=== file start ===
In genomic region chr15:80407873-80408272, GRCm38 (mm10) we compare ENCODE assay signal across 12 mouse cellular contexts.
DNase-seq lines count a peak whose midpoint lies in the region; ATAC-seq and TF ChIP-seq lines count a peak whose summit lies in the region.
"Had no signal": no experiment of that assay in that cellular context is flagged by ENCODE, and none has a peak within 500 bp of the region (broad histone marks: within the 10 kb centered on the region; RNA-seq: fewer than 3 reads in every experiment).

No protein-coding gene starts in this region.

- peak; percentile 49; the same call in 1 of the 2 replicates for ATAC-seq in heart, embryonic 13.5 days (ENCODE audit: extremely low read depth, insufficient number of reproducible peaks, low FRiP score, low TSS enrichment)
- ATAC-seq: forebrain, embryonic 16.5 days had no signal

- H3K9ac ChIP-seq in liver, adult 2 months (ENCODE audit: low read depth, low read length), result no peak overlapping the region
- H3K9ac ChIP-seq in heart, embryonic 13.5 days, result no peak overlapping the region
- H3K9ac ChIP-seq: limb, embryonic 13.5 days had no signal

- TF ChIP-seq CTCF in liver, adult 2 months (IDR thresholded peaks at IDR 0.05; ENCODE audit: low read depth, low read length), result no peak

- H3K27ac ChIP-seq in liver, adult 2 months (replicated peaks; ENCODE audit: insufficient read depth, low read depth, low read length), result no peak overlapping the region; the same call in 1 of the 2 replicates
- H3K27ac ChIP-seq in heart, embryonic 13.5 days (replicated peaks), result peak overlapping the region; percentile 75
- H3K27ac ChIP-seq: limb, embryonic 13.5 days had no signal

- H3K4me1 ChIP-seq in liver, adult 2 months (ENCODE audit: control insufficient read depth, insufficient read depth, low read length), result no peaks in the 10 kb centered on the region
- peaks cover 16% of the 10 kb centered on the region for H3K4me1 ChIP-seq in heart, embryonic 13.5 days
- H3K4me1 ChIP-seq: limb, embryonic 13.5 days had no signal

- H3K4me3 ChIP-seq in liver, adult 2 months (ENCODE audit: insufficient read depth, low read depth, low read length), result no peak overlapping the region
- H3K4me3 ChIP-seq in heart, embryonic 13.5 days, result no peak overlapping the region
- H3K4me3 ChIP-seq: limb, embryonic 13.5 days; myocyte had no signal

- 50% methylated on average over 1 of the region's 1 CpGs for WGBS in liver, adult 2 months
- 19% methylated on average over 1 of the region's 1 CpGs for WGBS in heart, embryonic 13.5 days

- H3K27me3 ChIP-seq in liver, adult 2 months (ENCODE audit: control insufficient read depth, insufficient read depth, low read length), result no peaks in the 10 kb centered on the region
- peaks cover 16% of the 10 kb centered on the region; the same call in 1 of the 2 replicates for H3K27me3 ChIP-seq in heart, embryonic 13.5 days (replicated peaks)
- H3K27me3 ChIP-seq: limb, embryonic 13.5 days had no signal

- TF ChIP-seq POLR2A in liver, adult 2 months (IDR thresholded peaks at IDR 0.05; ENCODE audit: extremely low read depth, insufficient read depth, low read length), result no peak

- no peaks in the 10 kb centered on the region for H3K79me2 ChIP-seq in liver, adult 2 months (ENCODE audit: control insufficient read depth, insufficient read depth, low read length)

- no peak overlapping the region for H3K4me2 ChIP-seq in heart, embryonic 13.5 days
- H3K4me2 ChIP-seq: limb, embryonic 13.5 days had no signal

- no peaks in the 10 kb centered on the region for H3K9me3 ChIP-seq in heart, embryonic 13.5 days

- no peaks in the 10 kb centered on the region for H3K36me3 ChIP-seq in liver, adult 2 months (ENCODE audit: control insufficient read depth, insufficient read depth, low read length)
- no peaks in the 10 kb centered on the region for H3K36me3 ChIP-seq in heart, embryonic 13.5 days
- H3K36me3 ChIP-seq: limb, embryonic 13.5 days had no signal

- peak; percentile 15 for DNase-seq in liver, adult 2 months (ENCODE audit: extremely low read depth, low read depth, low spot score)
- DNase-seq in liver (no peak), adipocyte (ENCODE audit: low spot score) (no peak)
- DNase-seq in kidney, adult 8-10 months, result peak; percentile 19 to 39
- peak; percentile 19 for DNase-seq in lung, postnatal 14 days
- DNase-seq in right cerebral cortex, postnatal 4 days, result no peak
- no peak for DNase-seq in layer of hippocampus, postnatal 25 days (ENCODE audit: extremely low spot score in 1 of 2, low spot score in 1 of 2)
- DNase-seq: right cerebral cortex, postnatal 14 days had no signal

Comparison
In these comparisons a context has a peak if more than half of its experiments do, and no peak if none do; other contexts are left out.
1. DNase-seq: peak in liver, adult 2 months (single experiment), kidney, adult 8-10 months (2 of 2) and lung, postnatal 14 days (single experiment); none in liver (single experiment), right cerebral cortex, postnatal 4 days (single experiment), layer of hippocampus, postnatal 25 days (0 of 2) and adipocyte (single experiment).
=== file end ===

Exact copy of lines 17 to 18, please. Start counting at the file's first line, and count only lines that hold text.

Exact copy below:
- H3K4me3 ChIP-seq in liver, adult 2 months (ENCODE audit: insufficient read depth, low read depth, low read length), result no peak overlapping the region
- H3K4me3 ChIP-seq in heart, embryonic 13.5 days, result no peak overlapping the region